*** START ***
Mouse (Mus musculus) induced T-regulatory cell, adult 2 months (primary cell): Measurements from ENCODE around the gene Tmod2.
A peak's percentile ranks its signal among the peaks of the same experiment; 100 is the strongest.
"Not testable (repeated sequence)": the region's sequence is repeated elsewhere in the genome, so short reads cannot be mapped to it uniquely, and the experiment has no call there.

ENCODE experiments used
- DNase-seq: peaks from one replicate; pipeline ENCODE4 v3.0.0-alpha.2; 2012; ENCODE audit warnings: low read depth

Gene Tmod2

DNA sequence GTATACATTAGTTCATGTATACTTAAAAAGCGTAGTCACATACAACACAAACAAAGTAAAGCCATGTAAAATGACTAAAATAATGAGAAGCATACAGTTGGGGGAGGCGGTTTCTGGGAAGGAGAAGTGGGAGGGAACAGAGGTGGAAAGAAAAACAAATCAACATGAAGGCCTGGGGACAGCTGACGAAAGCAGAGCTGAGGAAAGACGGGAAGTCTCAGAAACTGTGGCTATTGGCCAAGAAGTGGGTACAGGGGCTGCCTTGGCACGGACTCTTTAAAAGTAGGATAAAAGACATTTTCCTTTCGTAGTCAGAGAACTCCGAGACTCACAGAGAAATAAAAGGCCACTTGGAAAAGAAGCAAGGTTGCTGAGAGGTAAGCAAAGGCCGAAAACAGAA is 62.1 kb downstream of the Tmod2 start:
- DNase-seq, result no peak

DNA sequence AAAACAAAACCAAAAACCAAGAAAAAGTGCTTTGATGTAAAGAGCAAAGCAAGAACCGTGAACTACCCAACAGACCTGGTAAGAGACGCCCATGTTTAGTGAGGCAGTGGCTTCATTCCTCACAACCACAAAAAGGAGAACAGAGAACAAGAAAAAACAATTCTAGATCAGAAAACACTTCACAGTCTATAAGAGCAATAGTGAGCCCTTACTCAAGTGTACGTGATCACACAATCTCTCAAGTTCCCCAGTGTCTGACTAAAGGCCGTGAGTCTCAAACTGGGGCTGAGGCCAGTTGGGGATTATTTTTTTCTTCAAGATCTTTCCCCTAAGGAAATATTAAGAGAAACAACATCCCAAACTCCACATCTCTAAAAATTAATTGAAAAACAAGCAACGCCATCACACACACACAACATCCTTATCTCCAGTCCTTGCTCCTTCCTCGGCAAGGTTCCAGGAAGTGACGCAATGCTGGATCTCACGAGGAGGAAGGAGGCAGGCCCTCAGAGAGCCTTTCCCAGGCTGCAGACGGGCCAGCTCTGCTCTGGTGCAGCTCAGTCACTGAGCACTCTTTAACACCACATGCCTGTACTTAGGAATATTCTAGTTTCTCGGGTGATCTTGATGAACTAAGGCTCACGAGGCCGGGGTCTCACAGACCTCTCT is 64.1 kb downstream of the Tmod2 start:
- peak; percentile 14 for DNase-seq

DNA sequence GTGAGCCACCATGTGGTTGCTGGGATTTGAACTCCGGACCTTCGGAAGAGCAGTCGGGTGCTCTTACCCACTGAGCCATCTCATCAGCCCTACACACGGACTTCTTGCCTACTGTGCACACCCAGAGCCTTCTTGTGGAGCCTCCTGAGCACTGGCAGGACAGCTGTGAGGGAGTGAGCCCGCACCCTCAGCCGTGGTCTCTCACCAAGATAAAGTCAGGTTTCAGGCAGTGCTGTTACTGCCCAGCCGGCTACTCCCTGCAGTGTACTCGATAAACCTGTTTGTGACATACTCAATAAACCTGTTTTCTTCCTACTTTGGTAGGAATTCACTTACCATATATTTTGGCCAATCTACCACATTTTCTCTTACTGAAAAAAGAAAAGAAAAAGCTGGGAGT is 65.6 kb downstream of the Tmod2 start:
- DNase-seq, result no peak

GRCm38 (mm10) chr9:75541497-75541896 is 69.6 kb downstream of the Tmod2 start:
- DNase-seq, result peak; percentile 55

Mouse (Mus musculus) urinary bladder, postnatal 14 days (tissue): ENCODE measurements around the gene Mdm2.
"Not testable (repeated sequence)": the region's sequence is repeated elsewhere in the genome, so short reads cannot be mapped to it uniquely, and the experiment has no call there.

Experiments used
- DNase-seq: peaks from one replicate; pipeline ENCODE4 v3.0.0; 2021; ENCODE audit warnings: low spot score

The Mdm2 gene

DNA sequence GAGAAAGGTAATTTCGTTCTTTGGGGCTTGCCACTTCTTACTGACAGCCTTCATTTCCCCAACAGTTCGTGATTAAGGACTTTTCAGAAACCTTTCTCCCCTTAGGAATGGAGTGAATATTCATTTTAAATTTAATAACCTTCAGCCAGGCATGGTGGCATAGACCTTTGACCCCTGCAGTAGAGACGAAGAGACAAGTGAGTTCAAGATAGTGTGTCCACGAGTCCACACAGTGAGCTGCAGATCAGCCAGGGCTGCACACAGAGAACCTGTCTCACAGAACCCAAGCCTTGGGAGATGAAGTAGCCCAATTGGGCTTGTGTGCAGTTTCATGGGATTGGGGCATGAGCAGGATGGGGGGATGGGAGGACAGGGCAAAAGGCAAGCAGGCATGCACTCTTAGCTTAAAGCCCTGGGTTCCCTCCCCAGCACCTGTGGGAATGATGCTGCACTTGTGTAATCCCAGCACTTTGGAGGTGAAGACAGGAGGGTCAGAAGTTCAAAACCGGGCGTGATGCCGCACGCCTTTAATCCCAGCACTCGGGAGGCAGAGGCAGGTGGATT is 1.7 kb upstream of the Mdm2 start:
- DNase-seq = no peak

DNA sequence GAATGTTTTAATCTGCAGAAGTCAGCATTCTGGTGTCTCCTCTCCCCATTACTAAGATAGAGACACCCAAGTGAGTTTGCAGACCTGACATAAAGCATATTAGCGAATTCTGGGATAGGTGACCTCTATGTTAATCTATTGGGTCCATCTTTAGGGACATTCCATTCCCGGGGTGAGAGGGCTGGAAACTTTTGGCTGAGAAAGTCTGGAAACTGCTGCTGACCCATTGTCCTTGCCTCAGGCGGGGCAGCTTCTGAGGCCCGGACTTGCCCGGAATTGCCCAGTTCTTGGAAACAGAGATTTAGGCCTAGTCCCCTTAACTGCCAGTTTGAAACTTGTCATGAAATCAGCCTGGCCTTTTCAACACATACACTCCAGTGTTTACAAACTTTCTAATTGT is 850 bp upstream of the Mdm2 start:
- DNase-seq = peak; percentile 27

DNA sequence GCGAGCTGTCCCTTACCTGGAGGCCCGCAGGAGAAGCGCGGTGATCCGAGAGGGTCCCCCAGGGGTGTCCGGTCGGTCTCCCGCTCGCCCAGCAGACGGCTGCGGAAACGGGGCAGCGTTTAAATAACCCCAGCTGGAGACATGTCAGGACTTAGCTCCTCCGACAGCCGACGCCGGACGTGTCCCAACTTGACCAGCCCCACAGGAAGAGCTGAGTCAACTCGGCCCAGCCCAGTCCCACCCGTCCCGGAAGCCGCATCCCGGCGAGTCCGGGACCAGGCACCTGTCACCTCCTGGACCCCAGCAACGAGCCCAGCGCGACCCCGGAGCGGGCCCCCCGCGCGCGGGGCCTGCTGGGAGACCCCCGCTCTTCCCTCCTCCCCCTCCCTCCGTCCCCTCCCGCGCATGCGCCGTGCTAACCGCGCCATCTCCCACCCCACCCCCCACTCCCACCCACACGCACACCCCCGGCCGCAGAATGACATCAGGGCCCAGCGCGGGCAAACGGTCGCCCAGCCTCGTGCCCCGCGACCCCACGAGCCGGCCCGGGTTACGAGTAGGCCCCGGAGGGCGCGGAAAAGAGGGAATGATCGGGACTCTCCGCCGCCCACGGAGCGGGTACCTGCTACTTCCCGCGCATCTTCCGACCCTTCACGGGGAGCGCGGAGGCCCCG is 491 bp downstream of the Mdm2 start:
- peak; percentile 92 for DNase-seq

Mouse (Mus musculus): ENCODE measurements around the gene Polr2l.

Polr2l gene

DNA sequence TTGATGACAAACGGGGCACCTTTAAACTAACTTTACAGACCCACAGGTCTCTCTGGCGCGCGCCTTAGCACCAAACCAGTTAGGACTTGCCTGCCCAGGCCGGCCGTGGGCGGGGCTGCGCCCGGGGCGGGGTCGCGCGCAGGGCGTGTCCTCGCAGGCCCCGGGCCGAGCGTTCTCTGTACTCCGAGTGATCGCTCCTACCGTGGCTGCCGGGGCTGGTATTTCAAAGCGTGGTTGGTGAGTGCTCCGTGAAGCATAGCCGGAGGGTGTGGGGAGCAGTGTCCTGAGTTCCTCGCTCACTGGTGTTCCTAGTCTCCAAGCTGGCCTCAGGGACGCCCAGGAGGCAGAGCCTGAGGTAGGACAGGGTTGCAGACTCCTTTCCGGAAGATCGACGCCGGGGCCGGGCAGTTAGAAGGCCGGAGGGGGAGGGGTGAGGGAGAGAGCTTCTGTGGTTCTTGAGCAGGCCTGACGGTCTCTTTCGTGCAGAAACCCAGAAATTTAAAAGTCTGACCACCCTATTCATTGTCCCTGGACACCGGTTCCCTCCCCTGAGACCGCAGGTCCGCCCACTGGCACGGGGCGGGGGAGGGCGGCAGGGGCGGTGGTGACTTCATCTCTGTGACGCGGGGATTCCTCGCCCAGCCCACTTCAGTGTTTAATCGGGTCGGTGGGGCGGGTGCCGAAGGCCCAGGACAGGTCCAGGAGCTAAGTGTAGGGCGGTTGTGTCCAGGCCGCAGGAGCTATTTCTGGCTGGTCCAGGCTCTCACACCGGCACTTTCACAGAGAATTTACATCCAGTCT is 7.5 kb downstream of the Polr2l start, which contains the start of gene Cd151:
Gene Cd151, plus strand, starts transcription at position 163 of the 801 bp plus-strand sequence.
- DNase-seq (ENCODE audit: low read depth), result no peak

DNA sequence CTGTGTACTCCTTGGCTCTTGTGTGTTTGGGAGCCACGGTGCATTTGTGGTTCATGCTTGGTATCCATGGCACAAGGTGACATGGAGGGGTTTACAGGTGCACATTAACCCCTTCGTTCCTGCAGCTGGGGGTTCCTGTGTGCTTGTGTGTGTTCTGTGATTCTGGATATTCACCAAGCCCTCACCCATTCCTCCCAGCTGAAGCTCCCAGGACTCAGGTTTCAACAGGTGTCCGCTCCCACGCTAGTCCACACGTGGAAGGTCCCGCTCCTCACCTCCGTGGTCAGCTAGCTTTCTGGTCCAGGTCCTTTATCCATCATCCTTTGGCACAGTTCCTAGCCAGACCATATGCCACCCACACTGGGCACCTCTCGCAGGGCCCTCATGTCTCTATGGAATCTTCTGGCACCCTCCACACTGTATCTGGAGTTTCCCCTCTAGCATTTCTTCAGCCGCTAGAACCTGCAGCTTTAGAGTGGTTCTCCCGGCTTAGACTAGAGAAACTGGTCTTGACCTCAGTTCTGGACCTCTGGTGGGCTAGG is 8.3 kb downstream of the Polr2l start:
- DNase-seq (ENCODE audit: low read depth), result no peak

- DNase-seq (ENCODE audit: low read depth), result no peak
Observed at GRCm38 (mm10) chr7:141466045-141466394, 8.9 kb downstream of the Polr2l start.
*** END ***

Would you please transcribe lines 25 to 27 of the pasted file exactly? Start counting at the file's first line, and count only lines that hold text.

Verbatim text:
- peak; percentile 92 for DNase-seq

Mouse (Mus musculus): ENCODE measurements around the gene Polr2l.

Polr2l gene